I opened the mail this week to discover that 26 years and two days of my life had disappeared. Poof. Evaporated. It never happened.
The Roman Catholic Archdiocese of Milwaukee officially annulled my marriage. Legally, it ended April 15, 2010. But, according to some religious tribunal, it ended in God’s eyes on March 5, 2020.
I immediately called my three adult daughters to see if they disappeared, too, because their presence on earth certainly serves as proof that the marriage did, in fact, exist.
But, I was still left with a nagging question: Which marriage was annulled?
Was it the marriage officially ordained by a judge on Friday, April 13, 1984, at 13:13 in his chambers inside the Dane County Courthouse in Madison, Wis.?
Our best man and maid of honor served as witnesses to the historic event that took place a few days before I reported to my first U.S. Air Force duty assignment. So I know that happened.
Was it the marriage officially sanctioned by the Catholic church on Saturday, Oct. 6, 1984, in Wauwatosa, Wis., before a crowd of nearly two hundred people, including six bridesmaids and six groomsmen? I was there, too.
We got married in April that year because my wife was going to leave her job a few months later as she prepared to join me in New Mexico, and we wanted to ensure she was covered by my Air Force insurance. But my wife, and especially her family, wanted us to have a church wedding, so we planned that, too.
Was it the marriage renewed before a Catholic priest during a Marriage Encounter weekend in 1997 at a Roman Catholic retreat center in Rockford, Ill? Surely, there is a record of that somewhere in the annals of the church.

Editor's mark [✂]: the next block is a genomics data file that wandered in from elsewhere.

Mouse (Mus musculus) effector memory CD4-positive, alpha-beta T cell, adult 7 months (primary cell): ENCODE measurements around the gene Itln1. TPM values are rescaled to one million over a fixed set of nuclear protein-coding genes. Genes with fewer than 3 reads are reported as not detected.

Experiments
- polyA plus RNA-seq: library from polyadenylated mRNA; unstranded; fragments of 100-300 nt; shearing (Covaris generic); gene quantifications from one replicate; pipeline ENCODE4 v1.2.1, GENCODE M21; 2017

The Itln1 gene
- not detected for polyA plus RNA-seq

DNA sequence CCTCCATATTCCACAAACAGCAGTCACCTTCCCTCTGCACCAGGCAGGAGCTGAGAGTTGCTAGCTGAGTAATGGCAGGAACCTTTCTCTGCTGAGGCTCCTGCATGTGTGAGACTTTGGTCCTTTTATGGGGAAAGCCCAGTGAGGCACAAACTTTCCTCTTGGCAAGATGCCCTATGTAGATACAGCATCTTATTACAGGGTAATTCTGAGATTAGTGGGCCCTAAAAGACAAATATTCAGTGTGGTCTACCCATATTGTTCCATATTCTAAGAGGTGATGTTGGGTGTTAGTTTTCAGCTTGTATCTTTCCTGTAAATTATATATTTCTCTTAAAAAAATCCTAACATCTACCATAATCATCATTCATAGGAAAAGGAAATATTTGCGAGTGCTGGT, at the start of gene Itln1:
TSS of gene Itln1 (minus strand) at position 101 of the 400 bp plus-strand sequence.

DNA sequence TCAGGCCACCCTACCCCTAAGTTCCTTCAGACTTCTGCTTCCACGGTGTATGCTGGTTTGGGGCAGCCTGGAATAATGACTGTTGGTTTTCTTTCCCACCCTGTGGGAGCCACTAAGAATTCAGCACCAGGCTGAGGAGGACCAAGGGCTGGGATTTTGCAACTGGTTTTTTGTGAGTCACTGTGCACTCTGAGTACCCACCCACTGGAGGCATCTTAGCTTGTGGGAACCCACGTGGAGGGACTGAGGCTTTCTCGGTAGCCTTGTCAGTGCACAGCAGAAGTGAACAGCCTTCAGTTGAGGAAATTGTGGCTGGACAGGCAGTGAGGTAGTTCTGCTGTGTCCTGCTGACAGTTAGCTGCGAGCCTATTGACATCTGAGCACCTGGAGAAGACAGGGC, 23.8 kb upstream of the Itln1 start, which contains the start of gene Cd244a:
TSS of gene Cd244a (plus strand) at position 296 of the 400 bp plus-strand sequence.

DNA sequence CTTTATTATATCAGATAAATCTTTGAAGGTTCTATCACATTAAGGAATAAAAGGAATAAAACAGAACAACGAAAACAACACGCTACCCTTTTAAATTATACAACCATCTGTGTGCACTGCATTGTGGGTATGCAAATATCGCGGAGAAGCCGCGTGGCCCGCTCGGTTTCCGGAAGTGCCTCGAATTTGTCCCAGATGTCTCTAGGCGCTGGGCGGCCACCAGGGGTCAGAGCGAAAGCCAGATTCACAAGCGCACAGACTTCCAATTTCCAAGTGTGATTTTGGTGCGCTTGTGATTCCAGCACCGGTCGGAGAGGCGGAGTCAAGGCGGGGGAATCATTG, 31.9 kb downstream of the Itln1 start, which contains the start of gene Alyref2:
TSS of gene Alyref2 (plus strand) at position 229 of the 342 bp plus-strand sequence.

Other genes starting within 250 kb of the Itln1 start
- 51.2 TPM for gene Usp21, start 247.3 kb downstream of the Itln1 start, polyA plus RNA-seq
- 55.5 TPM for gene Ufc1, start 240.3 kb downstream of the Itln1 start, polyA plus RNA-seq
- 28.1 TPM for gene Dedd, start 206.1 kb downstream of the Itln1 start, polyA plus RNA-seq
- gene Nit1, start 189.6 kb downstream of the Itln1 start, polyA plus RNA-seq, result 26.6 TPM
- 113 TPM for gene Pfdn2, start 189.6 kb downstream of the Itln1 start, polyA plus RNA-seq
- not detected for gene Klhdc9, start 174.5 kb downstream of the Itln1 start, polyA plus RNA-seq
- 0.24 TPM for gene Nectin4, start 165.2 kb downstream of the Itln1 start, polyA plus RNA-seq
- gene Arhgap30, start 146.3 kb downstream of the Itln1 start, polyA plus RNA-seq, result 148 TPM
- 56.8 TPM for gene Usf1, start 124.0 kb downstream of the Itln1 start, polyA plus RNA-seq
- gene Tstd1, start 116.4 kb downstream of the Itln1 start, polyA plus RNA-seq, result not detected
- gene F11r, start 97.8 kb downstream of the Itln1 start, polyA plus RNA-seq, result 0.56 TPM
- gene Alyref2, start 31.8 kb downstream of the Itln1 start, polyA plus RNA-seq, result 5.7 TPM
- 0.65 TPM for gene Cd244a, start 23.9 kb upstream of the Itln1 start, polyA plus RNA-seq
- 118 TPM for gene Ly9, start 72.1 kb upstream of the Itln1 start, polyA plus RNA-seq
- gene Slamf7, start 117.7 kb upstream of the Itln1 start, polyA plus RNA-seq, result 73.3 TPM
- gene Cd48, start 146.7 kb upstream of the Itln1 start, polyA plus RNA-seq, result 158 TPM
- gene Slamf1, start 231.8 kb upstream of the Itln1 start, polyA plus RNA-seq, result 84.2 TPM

I had become a Christian two years earlier. The men in my small group at the Evangelical Free Church I attended highly recommended that my wife and I attend the event to strengthen our relationship.
It worked, for a while.
Was it the marriage renewed before a Catholic priest during a Retrouvaille weekend in Madison, Wis., the fall of 2007? That retreat was designed to reconcile couples in deeply-troubled marriages so broken they were on the brink of separating.
That program was also highly recommended by the men in my small group following the testimony of one of the guys who had gone through it and saved his marriage. It was so successful at restoring our relationship that we joined the program’s board of directors to help rescue other marriages. There has to be a record of that in the minutes somewhere.
But, the impact of that exceptional program eventually diminished as we fell back into our old destructive habits.
So which marriage was wiped away in the eyes of God and the church? Truth be told, none of them were because, in God’s eyes, we really were married and renewed those vows several times.
The decree I received from the archdiocese informed me that “both parties are declared ecclesiastically free in accordance with the prescriptions of the sacred canons and discipline of the Roman Catholic Church.”
That means we are free from the duties and obligations to each other in the eyes of the Catholic church. But, biblically, that’s not the case.